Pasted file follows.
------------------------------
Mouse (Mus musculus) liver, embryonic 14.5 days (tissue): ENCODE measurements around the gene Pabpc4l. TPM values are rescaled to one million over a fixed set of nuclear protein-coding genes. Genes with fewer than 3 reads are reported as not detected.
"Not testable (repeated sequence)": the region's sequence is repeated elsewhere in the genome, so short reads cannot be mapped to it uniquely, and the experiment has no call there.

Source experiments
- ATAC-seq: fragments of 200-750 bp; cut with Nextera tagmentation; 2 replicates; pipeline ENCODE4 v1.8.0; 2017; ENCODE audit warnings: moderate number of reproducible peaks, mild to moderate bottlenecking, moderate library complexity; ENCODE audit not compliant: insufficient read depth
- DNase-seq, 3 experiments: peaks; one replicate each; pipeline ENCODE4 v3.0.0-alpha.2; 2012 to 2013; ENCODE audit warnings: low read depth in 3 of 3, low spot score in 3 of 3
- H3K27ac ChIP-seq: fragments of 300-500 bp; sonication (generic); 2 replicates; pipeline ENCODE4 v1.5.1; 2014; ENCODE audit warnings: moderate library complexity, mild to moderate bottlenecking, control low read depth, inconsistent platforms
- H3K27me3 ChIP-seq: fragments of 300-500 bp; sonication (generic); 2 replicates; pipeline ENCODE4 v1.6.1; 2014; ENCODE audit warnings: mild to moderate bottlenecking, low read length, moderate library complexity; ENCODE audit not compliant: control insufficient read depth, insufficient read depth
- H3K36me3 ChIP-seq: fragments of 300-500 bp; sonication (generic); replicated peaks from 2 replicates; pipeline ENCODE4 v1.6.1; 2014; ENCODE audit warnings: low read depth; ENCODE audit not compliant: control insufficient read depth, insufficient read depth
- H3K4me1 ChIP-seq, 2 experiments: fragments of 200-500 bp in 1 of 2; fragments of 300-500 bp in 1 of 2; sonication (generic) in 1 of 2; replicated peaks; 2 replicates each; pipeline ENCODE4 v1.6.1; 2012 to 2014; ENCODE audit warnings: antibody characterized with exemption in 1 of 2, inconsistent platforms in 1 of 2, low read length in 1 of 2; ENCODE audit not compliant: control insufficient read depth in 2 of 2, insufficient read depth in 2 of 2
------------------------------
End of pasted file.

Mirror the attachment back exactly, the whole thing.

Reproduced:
Mouse (Mus musculus) liver, embryonic 14.5 days (tissue): ENCODE measurements around the gene Pabpc4l. TPM values are rescaled to one million over a fixed set of nuclear protein-coding genes. Genes with fewer than 3 reads are reported as not detected.
"Not testable (repeated sequence)": the region's sequence is repeated elsewhere in the genome, so short reads cannot be mapped to it uniquely, and the experiment has no call there.

Source experiments
- ATAC-seq: fragments of 200-750 bp; cut with Nextera tagmentation; 2 replicates; pipeline ENCODE4 v1.8.0; 2017; ENCODE audit warnings: moderate number of reproducible peaks, mild to moderate bottlenecking, moderate library complexity; ENCODE audit not compliant: insufficient read depth
- DNase-seq, 3 experiments: peaks; one replicate each; pipeline ENCODE4 v3.0.0-alpha.2; 2012 to 2013; ENCODE audit warnings: low read depth in 3 of 3, low spot score in 3 of 3
- H3K27ac ChIP-seq: fragments of 300-500 bp; sonication (generic); 2 replicates; pipeline ENCODE4 v1.5.1; 2014; ENCODE audit warnings: moderate library complexity, mild to moderate bottlenecking, control low read depth, inconsistent platforms
- H3K27me3 ChIP-seq: fragments of 300-500 bp; sonication (generic); 2 replicates; pipeline ENCODE4 v1.6.1; 2014; ENCODE audit warnings: mild to moderate bottlenecking, low read length, moderate library complexity; ENCODE audit not compliant: control insufficient read depth, insufficient read depth
- H3K36me3 ChIP-seq: fragments of 300-500 bp; sonication (generic); replicated peaks from 2 replicates; pipeline ENCODE4 v1.6.1; 2014; ENCODE audit warnings: low read depth; ENCODE audit not compliant: control insufficient read depth, insufficient read depth
- H3K4me1 ChIP-seq, 2 experiments: fragments of 200-500 bp in 1 of 2; fragments of 300-500 bp in 1 of 2; sonication (generic) in 1 of 2; replicated peaks; 2 replicates each; pipeline ENCODE4 v1.6.1; 2012 to 2014; ENCODE audit warnings: antibody characterized with exemption in 1 of 2, inconsistent platforms in 1 of 2, low read length in 1 of 2; ENCODE audit not compliant: control insufficient read depth in 2 of 2, insufficient read depth in 2 of 2